Even Oversupply Cannot Dampen Housing Price Increase—

A Case of Auckland

Many people take it for granted that housing price increase must be due to insufficient housing supply, so the only solution to control price increase is to increase supply. However, it is a falsified hypothesis.

There have been many articles on this issue, including mine (Yiu, 2019) and others (Dobbs, 2018). However, most of the previous studies simply found that supply increases do not cause price falls, so some people still argued that it might be because the supply is still insufficient. There has been very few empirical evidence directly showing that housing prices do not fall even if housing is oversupplied. This article tries to use Auckland City’s 2018 census data to illustrate it.

How to define sufficiency? The best metric is the vacancy rate of houses. Figures 1, 2 and 3 show the population growths, occupied houses growths, and unoccupied houses growths in the past 3 census (2006, 2013, 2018) of Auckland City (Waitemata Area).

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Figure 1 Population Count and Its Changes in 2006, 2013, 2018 Census of Waitemata Area. Source: NZ Census
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Figure 2 Occupied Private Dwelling Count and Its Changes in 2006, 2013, 2018 Census of Waitemata Area. Source: NZ Census
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Figure 3 Unoccupied Private Dwelling Count and Its Changes in 2006, 2013, 2018 Census of Waitemata Area. Source: NZ Census

Figure 1 shows that there are 82,866 people live in the Waitemata Area in 2018, and is just increased by 5,730 from 2013–2018 period. The average number of people per house in Auckland is about 2.7, in other words, it only requires 2,122 new houses would accommodate the population increase.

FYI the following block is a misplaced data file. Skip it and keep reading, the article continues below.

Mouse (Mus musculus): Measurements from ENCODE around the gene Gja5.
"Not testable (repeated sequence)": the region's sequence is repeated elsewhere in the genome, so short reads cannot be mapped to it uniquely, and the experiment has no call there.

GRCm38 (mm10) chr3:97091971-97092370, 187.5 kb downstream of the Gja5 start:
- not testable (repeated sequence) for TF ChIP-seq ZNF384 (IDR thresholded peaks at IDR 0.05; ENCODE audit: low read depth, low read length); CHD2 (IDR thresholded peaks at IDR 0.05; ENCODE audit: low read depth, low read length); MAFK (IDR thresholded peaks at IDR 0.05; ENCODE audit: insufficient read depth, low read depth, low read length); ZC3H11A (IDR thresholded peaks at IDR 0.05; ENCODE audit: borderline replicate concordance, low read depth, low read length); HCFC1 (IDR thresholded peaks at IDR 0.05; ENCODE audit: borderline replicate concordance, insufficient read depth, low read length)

Figures 2 and 3 show that 3,189 new houses are built in the period, which is an over-supply. Thus, it results in a very high vacancy rate of about 10.6%, i.e. 459 vacant houses.

In contrast, the number of vacant houses dropped by 867 in the 2006–2013 period.

Expanding to the whole Auckland Region, the situation is similar. The overall vacancy rate is 10.3%, or 39,393 houses out of 548,182 houses are found to be vacant.

Interestingly, the housing price index of Auckland has been increasing very fast in these 5 years (2013–2018), but was leveled off during 2006–2013 period, as shown in Figure 4. The housing price index of Auckland increases from about 1500 in 2013 to 2700 in 2018.

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FIgure 4 Housing Price Index of Auckland and other Regions, Source: Corelogic @ https://www.corelogic.co.nz/news/property-values-across-new-zealands-major-centres-recorded-diverse-performance-august#.Xg1_c0czY2w

Even an over-supply of housing cannot make prices fall. It is a vivid case disproving the take-it-for-granted housing supply myth. In fact, there can be many reasons for the results. It can be a measuring error as detecting whether a house is vacant or not is subject to many technical complications. Besides, the houses may be for pure storage of wealth purpose, and not for earning income. More importantly, the recent Airbnb trend has made many houses vacant occasionally waiting for short-term tourists. It is reported that there are 10,616 houses in Auckland Region are for Airbnb purpose. It accounts for almost 25% of the vacant houses. It requires more data to test the real reasons of the high vacancy rate.

References

Dobbs, A. (2018) Debunking the Housing Supply Myth, Medium, Feb 28. https://medium.com/@andrewdobbs/debunking-the-housing-supply-myth-857c2ecc30a

Yiu, C.Y. (2019) Can increasing land supply suppress property prices? Medium, Jan 1. https://medium.com/@edwardyiu/can-increasing-land-supply-suppress-property-prices-49effc6de8e2

Written by

ecyY is the Founder of Real Estate Development and Building Research & Information Centre REDBRIC

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